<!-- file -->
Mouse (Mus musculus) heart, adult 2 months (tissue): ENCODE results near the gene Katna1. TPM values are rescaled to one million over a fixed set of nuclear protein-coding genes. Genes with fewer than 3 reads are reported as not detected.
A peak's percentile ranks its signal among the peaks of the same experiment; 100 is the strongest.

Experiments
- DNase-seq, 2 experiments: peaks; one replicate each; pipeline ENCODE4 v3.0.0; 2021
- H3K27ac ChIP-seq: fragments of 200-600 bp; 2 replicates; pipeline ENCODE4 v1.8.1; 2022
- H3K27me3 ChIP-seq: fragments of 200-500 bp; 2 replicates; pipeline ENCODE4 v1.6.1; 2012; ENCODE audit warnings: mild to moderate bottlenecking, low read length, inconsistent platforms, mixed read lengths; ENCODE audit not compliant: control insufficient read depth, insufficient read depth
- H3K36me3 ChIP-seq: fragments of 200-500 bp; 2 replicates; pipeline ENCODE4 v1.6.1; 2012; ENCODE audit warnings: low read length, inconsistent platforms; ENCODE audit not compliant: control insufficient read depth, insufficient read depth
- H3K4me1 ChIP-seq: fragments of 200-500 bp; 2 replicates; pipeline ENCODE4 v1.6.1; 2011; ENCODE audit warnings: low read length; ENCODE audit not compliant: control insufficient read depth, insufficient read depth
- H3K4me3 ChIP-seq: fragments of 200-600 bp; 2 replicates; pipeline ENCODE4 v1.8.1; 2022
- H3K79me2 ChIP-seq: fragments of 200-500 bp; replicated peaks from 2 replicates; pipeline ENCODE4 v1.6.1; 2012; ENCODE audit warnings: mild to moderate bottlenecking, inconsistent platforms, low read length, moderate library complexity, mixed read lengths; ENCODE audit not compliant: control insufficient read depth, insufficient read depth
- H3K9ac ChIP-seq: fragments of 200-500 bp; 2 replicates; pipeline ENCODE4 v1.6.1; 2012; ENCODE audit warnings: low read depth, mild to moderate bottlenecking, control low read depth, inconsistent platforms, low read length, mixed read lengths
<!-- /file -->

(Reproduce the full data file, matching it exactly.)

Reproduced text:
Mouse (Mus musculus) heart, adult 2 months (tissue): ENCODE results near the gene Katna1. TPM values are rescaled to one million over a fixed set of nuclear protein-coding genes. Genes with fewer than 3 reads are reported as not detected.
A peak's percentile ranks its signal among the peaks of the same experiment; 100 is the strongest.

Experiments
- DNase-seq, 2 experiments: peaks; one replicate each; pipeline ENCODE4 v3.0.0; 2021
- H3K27ac ChIP-seq: fragments of 200-600 bp; 2 replicates; pipeline ENCODE4 v1.8.1; 2022
- H3K27me3 ChIP-seq: fragments of 200-500 bp; 2 replicates; pipeline ENCODE4 v1.6.1; 2012; ENCODE audit warnings: mild to moderate bottlenecking, low read length, inconsistent platforms, mixed read lengths; ENCODE audit not compliant: control insufficient read depth, insufficient read depth
- H3K36me3 ChIP-seq: fragments of 200-500 bp; 2 replicates; pipeline ENCODE4 v1.6.1; 2012; ENCODE audit warnings: low read length, inconsistent platforms; ENCODE audit not compliant: control insufficient read depth, insufficient read depth
- H3K4me1 ChIP-seq: fragments of 200-500 bp; 2 replicates; pipeline ENCODE4 v1.6.1; 2011; ENCODE audit warnings: low read length; ENCODE audit not compliant: control insufficient read depth, insufficient read depth
- H3K4me3 ChIP-seq: fragments of 200-600 bp; 2 replicates; pipeline ENCODE4 v1.8.1; 2022
- H3K79me2 ChIP-seq: fragments of 200-500 bp; replicated peaks from 2 replicates; pipeline ENCODE4 v1.6.1; 2012; ENCODE audit warnings: mild to moderate bottlenecking, inconsistent platforms, low read length, moderate library complexity, mixed read lengths; ENCODE audit not compliant: control insufficient read depth, insufficient read depth
- H3K9ac ChIP-seq: fragments of 200-500 bp; 2 replicates; pipeline ENCODE4 v1.6.1; 2012; ENCODE audit warnings: low read depth, mild to moderate bottlenecking, control low read depth, inconsistent platforms, low read length, mixed read lengths